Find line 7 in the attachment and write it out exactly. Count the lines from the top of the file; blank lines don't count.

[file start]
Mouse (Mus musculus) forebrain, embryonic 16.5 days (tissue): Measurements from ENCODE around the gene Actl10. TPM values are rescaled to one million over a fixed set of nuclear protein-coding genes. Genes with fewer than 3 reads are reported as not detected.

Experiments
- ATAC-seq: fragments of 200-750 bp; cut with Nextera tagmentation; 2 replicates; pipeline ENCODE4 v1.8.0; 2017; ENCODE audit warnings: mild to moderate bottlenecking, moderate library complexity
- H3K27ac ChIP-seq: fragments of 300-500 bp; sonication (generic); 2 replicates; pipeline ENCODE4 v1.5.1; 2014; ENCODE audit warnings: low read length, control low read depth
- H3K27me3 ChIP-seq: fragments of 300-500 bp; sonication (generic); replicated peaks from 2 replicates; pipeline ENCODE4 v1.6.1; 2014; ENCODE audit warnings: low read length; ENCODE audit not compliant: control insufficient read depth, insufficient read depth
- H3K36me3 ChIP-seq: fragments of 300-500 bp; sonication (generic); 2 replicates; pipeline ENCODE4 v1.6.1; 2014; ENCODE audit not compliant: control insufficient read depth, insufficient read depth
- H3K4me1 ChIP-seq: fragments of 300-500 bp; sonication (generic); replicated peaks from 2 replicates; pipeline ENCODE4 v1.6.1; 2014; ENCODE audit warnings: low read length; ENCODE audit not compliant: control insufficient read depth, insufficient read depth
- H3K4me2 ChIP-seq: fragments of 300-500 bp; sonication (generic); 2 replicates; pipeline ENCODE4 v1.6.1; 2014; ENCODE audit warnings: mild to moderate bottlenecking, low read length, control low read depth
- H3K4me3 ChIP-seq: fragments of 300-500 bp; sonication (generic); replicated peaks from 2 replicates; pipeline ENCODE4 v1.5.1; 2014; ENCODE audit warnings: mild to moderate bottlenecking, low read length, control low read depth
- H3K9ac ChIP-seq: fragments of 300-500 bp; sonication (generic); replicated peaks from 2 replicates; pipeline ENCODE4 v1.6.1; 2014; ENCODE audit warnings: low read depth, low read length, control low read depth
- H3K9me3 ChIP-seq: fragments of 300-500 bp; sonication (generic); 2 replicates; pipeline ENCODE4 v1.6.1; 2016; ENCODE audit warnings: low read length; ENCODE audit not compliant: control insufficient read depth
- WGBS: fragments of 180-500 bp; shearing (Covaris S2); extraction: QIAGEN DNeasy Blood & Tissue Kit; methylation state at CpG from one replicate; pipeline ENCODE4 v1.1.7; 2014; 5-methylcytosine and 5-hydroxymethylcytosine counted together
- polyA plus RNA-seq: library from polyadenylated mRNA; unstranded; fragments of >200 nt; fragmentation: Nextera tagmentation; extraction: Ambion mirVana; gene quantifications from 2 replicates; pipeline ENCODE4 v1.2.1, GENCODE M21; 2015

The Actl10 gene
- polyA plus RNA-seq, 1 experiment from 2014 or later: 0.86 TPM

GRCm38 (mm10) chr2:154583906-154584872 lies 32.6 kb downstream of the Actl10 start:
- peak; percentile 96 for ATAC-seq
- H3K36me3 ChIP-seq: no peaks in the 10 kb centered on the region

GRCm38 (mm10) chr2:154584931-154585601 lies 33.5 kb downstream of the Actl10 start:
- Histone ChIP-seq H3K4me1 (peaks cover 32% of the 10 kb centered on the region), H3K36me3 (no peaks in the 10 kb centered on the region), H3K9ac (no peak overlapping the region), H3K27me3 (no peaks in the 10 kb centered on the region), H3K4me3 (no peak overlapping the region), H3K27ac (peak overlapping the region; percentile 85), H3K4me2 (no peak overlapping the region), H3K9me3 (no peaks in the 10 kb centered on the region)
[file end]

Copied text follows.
- H3K4me1 ChIP-seq: fragments of 300-500 bp; sonication (generic); replicated peaks from 2 replicates; pipeline ENCODE4 v1.6.1; 2014; ENCODE audit warnings: low read length; ENCODE audit not compliant: control insufficient read depth, insufficient read depth